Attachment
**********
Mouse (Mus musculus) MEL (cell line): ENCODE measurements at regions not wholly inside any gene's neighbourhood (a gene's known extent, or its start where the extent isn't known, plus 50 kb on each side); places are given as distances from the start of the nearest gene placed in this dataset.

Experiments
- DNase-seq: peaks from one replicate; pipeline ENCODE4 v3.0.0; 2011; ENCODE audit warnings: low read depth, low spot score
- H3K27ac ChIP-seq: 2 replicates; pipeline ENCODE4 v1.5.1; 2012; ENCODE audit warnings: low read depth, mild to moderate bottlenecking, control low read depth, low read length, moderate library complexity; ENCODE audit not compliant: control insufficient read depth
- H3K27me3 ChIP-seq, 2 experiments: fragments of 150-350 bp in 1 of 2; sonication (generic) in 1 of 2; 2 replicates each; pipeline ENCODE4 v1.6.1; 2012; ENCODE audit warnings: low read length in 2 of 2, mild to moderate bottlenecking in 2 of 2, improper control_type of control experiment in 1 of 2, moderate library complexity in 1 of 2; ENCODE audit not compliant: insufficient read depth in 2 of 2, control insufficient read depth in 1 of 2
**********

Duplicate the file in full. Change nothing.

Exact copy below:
Mouse (Mus musculus) MEL (cell line): ENCODE measurements at regions not wholly inside any gene's neighbourhood (a gene's known extent, or its start where the extent isn't known, plus 50 kb on each side); places are given as distances from the start of the nearest gene placed in this dataset.

Experiments
- DNase-seq: peaks from one replicate; pipeline ENCODE4 v3.0.0; 2011; ENCODE audit warnings: low read depth, low spot score
- H3K27ac ChIP-seq: 2 replicates; pipeline ENCODE4 v1.5.1; 2012; ENCODE audit warnings: low read depth, mild to moderate bottlenecking, control low read depth, low read length, moderate library complexity; ENCODE audit not compliant: control insufficient read depth
- H3K27me3 ChIP-seq, 2 experiments: fragments of 150-350 bp in 1 of 2; sonication (generic) in 1 of 2; 2 replicates each; pipeline ENCODE4 v1.6.1; 2012; ENCODE audit warnings: low read length in 2 of 2, mild to moderate bottlenecking in 2 of 2, improper control_type of control experiment in 1 of 2, moderate library complexity in 1 of 2; ENCODE audit not compliant: insufficient read depth in 2 of 2, control insufficient read depth in 1 of 2